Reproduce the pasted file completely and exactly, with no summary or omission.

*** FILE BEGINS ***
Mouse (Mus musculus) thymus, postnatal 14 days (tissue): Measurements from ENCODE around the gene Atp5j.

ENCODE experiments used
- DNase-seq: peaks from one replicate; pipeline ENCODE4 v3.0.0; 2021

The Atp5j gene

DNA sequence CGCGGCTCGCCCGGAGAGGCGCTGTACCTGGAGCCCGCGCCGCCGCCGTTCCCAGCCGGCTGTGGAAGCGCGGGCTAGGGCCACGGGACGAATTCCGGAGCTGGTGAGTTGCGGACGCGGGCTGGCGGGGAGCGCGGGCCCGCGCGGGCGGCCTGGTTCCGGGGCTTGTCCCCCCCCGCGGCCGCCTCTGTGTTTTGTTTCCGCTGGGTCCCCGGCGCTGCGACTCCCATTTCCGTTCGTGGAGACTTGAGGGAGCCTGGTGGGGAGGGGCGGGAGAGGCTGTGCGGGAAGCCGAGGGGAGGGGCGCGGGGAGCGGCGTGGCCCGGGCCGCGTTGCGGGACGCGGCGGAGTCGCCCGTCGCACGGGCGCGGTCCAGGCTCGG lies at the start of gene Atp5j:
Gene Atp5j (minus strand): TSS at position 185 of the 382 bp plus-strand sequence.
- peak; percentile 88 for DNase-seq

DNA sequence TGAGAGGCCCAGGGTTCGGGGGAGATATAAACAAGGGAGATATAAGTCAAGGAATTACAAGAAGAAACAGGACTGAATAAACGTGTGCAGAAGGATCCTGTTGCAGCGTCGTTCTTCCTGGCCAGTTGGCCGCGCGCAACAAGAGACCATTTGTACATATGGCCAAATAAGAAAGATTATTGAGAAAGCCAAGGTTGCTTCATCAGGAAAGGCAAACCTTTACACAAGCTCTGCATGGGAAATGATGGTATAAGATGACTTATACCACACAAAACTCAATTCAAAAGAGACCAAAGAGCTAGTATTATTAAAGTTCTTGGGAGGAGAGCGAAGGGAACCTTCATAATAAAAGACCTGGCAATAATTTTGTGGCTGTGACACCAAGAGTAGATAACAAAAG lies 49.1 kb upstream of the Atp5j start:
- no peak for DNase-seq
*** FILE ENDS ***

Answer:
Mouse (Mus musculus) thymus, postnatal 14 days (tissue): Measurements from ENCODE around the gene Atp5j.

ENCODE experiments used
- DNase-seq: peaks from one replicate; pipeline ENCODE4 v3.0.0; 2021

The Atp5j gene

DNA sequence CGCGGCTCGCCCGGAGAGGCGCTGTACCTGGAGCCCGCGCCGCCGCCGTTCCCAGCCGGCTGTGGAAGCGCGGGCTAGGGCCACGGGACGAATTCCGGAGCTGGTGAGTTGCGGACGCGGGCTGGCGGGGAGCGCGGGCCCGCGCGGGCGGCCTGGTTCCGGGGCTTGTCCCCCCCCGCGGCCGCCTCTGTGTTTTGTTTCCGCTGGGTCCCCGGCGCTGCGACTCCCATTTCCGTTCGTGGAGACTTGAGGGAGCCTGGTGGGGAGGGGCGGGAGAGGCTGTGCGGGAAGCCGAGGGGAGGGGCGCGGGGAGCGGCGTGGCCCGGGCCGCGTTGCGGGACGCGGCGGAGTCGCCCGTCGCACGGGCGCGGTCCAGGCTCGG lies at the start of gene Atp5j:
Gene Atp5j (minus strand): TSS at position 185 of the 382 bp plus-strand sequence.
- peak; percentile 88 for DNase-seq

DNA sequence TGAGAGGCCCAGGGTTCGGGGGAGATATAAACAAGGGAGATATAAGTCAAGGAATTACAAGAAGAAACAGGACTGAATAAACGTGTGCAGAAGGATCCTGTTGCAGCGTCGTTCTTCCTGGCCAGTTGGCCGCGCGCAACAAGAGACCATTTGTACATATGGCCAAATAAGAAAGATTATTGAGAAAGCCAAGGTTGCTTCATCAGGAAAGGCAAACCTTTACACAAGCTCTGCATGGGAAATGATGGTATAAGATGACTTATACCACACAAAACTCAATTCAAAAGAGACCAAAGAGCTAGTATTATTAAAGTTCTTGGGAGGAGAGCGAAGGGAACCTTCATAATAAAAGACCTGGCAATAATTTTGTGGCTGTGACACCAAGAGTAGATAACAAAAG lies 49.1 kb upstream of the Atp5j start:
- no peak for DNase-seq